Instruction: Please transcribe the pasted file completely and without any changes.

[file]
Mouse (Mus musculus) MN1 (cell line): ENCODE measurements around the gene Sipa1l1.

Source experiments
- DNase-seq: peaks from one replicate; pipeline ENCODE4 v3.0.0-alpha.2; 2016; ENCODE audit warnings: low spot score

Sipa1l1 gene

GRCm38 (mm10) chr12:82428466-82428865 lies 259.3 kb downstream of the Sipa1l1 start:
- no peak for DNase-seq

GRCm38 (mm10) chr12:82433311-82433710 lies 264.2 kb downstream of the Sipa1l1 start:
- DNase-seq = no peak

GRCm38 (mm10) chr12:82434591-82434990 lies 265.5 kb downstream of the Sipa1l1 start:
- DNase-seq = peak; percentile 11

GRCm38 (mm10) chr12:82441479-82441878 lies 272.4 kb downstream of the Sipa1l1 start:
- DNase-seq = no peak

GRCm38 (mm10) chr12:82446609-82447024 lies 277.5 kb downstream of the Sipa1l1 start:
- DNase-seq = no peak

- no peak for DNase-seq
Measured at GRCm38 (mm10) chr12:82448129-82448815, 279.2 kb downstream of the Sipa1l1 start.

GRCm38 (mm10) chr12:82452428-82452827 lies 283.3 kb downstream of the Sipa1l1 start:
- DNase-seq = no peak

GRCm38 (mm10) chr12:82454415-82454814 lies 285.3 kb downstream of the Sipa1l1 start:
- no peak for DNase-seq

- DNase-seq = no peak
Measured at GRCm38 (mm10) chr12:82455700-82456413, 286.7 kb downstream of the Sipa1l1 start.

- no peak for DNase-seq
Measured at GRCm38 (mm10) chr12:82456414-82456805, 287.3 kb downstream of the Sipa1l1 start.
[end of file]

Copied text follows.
Mouse (Mus musculus) MN1 (cell line): ENCODE measurements around the gene Sipa1l1.

Source experiments
- DNase-seq: peaks from one replicate; pipeline ENCODE4 v3.0.0-alpha.2; 2016; ENCODE audit warnings: low spot score

Sipa1l1 gene

GRCm38 (mm10) chr12:82428466-82428865 lies 259.3 kb downstream of the Sipa1l1 start:
- no peak for DNase-seq

GRCm38 (mm10) chr12:82433311-82433710 lies 264.2 kb downstream of the Sipa1l1 start:
- DNase-seq = no peak

GRCm38 (mm10) chr12:82434591-82434990 lies 265.5 kb downstream of the Sipa1l1 start:
- DNase-seq = peak; percentile 11

GRCm38 (mm10) chr12:82441479-82441878 lies 272.4 kb downstream of the Sipa1l1 start:
- DNase-seq = no peak

GRCm38 (mm10) chr12:82446609-82447024 lies 277.5 kb downstream of the Sipa1l1 start:
- DNase-seq = no peak

- no peak for DNase-seq
Measured at GRCm38 (mm10) chr12:82448129-82448815, 279.2 kb downstream of the Sipa1l1 start.

GRCm38 (mm10) chr12:82452428-82452827 lies 283.3 kb downstream of the Sipa1l1 start:
- DNase-seq = no peak

GRCm38 (mm10) chr12:82454415-82454814 lies 285.3 kb downstream of the Sipa1l1 start:
- no peak for DNase-seq

- DNase-seq = no peak
Measured at GRCm38 (mm10) chr12:82455700-82456413, 286.7 kb downstream of the Sipa1l1 start.

- no peak for DNase-seq
Measured at GRCm38 (mm10) chr12:82456414-82456805, 287.3 kb downstream of the Sipa1l1 start.